My first photographs were of flowers and I suspect my last will be as well. I have been drawn to gardens and to flowers, their exotic geometry and sensuous rigor, as long as I can remember. It is a rare day that there are no fresh flowers on my breakfast table. I share these feelings with Emily Dickinson, also a devoted gardener and lover of flowers, who often sent bouquets from her garden, accompanied by her poems, to friends and acquaintances.
Dickinson’s poems first captured my imagination in high school—and her grip has never let go. I’m not alone. Her poems are widely admired and her life mythologized. Thousands of books include her poems or analyze them, and a recent film stars Cynthia Nixon as the talented, reclusive, poet.
Given that her poetry is unusual in its structure and handling of language—sometimes even opaque—what is it that attracts such devotion? Much is owing to the richness and mystery of her imagery, especially those flowers that become the vivid metaphors for her thoughts on every subject. Her poems were gardens in which she planted the flowers of her imagination. She used the 19th century “language of flowers,” in which an emotion or quality was commonly ascribed to a particular flower, but went beyond it to create visual bouquets of her own meaning. She makes herself the flower in her garden of the poem.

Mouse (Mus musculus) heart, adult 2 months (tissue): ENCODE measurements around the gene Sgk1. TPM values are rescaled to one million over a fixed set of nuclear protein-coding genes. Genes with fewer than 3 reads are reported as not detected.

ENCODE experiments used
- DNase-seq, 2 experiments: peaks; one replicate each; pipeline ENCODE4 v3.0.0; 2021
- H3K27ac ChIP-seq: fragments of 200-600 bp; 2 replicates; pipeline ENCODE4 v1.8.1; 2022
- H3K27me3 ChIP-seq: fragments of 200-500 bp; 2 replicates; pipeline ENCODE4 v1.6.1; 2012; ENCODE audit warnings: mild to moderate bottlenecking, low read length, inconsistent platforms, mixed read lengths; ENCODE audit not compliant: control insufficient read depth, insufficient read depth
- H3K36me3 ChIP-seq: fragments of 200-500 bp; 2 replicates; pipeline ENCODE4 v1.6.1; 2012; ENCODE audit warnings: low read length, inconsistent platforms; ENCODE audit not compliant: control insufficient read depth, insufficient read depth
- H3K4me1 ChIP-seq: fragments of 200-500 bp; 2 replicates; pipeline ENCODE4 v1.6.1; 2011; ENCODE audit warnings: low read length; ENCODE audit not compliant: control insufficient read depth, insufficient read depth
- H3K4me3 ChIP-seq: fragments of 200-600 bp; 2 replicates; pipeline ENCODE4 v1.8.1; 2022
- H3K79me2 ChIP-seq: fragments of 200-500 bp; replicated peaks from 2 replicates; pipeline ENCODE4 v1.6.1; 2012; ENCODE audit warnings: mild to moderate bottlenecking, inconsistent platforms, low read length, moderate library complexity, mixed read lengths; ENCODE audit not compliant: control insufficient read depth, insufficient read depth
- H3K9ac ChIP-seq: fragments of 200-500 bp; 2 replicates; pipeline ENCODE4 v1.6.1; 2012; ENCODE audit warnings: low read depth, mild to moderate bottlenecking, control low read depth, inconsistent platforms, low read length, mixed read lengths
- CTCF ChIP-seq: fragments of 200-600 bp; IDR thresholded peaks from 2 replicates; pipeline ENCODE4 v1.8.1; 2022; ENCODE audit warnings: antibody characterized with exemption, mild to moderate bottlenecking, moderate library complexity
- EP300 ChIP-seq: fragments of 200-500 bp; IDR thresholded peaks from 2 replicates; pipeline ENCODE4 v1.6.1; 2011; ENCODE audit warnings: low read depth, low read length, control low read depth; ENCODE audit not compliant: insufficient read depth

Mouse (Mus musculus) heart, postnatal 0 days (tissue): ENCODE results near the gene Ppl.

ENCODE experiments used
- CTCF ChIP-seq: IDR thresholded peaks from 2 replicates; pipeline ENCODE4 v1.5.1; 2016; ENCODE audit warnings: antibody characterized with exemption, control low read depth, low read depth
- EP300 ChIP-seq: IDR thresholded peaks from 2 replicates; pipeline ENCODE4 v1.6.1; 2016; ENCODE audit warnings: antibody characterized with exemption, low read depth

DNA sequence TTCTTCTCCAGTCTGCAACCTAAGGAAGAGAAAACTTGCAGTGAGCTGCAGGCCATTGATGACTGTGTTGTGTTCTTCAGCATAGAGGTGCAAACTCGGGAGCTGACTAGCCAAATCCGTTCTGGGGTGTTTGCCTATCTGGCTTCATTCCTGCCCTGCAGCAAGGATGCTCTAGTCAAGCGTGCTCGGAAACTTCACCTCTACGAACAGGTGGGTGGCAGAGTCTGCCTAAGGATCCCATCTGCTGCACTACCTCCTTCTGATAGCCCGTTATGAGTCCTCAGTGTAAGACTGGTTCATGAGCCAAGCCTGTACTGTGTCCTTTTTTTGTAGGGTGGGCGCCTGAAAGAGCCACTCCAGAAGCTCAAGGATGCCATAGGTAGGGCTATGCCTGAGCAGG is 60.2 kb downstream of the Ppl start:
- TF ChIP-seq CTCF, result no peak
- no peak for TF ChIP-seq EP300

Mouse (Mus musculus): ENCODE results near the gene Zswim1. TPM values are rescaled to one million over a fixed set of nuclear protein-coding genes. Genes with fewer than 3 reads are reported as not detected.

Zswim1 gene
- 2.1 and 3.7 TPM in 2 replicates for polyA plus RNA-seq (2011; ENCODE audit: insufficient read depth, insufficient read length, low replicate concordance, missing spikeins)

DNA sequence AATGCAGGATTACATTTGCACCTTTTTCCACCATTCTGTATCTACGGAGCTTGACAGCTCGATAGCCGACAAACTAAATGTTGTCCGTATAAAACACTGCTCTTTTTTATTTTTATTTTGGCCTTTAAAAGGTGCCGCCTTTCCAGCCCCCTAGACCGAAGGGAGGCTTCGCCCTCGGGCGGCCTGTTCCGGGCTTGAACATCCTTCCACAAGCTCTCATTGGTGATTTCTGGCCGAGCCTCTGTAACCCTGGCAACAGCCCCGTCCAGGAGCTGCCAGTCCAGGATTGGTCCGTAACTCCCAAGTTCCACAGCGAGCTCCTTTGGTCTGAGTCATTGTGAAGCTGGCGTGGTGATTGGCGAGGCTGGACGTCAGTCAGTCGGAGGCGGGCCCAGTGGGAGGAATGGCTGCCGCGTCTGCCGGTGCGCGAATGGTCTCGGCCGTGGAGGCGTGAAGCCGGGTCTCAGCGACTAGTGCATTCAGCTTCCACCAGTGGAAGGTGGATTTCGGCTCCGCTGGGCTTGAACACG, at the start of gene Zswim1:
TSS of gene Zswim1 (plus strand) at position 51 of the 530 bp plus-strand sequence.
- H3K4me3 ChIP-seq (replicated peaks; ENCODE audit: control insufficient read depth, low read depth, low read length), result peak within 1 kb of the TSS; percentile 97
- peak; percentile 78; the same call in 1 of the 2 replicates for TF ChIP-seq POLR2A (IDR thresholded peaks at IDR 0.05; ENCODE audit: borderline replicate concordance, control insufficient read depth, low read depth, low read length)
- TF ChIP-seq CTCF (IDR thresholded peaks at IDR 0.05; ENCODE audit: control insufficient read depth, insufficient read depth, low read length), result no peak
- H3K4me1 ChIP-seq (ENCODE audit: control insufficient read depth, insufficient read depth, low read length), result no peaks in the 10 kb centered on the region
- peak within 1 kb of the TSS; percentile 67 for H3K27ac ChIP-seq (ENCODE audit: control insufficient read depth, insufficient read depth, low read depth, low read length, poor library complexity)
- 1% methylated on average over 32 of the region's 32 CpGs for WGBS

I have tried to capture the spirit and depth of her poetry as embodied in her floral metaphors—the poesy of her posies—by including in her own handwriting the line of a poem, inconspicuously or half hidden, on which my image is based. She wrote almost 1800 poems, adorned with many hundreds of floral references. I had a wealth of inspiration.
The images are printed with platinum/palladium on handmade Japanese gampi paper and backed with gold leaf. The lines of Dickinson’s poems generously provided online in the Emily Dickinson Archive (EDA) are used by permission of Houghton Library of Harvard University and Amherst College Archives & Special Collections, who own the originals.